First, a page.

Nano Science and Technology InstituteNano Science and Technology Institute
Nano Science and Technology Institute 2004 NSTI Nanotechnology Conference & Trade Show
Nanotech 2004
BioNano 2004
Topics & Tracks
Index of Authors
Business & Investment
2004 Sub Sections
Venue 2004
Press Room
Purchase CD/Proceedings
NSTI Events
Site Map
Nanotech Proceedings
Nanotechnology Proceedings
Supporting Organizations
Nanotech Supporting Organizations
Media Sponsors
Nanotech Media Sponsors
Event Contact
696 San Ramon Valley Blvd., Ste. 423
Danville, CA 94526
Ph: (925) 353-5004
Fx: (925) 886-8461

A MOEMS Electrothermal Grating

E.P. Furlani
Eastman Kodak Research Labs, US

Keywords: MOEMS grating, electrothermal diffraction grating, thermoelastic grating, electrothermal light modulator

We present a thermoelastically driven MOEMS light modulator in the form of an ElectroThermal Grating (ETG). The ETG consists of an array of equally spaced bilayer microbeams suspended at both ends above a substrate (Fig. 1). The bilayer microbeams have a conductive/reflective top layer that has highly resistive end sections, and a central portion with low resistance, and a nonconductive bottom layer. In an unactivated state, the microbeams are flat and the ETG reflects incident light like a mirror (Fig. 2a). Light modulation occurs when a potential difference is applied across the conductive layers of alternate microbeams. This causes current to flow through the resistive end sections which, in turn, expand due to joule heating. The top sections expand more than the corresponding bottom sections, which have a lower coefficient of thermal expansion. This causes a thermoelastically induced deformation of the heated microbeams downward, toward the substrate. A diffraction pattern is produced when the heated microbeams deform a distance of / 4 £f from their rest position ( £f is the wavelength of the incident light) (Fig. 2b). Since the deformation depends on the level of current, an ETG can operate in an analog mode wherein it selectively diffracts a range of wavelengths. In this presentation, we demonstrate the performance of an ETG. We present an analytical design formula for rapid parametric optimization, and demonstrate ETG viability at operating voltages below one volt.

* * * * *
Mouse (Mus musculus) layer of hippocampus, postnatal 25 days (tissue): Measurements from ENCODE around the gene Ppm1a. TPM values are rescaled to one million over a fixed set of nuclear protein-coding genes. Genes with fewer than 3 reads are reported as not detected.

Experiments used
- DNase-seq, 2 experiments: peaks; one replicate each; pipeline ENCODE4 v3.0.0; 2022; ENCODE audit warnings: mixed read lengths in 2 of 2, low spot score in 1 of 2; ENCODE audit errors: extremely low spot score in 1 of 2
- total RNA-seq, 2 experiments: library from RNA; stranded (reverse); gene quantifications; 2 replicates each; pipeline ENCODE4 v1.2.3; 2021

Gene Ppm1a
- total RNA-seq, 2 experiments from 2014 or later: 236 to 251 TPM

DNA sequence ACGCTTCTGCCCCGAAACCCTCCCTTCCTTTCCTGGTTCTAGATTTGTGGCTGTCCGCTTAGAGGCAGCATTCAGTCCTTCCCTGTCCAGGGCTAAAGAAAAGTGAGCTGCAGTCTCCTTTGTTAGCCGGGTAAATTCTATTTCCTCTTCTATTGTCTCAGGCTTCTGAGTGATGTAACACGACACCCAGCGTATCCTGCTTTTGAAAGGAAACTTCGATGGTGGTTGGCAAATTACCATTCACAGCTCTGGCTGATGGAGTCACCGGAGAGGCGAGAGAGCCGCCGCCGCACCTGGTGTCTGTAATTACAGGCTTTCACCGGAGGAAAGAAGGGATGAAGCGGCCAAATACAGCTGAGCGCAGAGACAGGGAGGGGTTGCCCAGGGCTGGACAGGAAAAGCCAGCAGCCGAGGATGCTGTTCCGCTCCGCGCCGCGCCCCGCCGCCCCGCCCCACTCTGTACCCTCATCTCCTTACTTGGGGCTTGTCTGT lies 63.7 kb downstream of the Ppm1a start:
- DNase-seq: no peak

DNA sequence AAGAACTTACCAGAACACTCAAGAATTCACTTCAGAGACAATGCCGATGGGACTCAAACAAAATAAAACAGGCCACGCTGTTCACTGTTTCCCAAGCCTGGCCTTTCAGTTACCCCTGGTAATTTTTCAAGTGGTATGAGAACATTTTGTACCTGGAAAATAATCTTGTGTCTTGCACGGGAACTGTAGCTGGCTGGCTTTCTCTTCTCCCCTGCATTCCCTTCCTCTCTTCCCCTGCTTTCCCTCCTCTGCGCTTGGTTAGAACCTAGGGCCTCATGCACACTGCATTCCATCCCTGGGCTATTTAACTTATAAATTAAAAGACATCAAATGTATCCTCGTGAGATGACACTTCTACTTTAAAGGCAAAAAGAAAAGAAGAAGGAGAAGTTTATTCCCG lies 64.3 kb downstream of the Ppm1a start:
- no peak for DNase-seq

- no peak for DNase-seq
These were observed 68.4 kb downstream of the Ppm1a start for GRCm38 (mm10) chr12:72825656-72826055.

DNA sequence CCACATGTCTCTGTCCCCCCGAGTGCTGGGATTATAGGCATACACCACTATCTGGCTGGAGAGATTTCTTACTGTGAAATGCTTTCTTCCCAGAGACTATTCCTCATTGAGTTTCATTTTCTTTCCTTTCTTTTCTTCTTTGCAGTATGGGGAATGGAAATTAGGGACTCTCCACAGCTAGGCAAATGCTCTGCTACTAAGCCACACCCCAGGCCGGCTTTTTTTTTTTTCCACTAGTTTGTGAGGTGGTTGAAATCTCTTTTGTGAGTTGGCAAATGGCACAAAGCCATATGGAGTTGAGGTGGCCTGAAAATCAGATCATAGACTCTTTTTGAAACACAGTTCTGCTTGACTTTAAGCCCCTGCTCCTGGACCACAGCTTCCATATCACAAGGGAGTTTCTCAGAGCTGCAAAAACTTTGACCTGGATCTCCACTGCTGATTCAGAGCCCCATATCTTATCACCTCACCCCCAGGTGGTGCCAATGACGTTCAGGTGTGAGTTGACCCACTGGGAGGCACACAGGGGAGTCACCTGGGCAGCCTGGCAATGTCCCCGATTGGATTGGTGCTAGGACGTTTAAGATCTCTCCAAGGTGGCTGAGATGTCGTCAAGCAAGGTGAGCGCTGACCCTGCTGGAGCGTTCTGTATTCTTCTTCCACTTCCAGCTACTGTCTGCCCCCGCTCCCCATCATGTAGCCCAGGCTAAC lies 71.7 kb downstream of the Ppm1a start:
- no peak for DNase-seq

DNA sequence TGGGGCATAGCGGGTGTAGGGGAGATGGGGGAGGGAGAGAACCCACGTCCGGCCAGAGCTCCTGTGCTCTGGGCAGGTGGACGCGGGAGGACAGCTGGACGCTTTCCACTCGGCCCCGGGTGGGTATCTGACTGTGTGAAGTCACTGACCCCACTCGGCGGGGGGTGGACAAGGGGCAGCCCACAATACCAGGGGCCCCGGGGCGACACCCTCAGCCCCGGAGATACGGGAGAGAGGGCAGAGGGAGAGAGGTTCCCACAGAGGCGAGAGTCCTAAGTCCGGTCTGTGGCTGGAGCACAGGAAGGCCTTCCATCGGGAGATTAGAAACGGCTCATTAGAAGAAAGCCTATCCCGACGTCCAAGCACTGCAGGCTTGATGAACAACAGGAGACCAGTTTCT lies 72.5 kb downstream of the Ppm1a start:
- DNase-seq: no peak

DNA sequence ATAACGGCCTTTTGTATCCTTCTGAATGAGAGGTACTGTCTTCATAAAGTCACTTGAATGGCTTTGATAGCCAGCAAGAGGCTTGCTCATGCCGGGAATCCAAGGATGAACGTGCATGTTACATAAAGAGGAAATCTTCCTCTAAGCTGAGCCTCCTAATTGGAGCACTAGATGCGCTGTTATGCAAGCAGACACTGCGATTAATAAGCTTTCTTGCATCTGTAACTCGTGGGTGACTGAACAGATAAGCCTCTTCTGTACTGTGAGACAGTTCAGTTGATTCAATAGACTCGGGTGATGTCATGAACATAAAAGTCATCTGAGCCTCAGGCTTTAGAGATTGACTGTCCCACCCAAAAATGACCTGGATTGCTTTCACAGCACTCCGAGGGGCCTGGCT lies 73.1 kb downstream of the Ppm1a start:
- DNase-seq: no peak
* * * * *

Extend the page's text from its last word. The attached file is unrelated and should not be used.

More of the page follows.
Nanotech 2004 Conference Technical Program Abstract

Nanotech Sponsors
News Headlines
NSTI Online Community

© Nano Science and Technology Institute, all rights reserved.
Terms of use | Privacy policy | Contact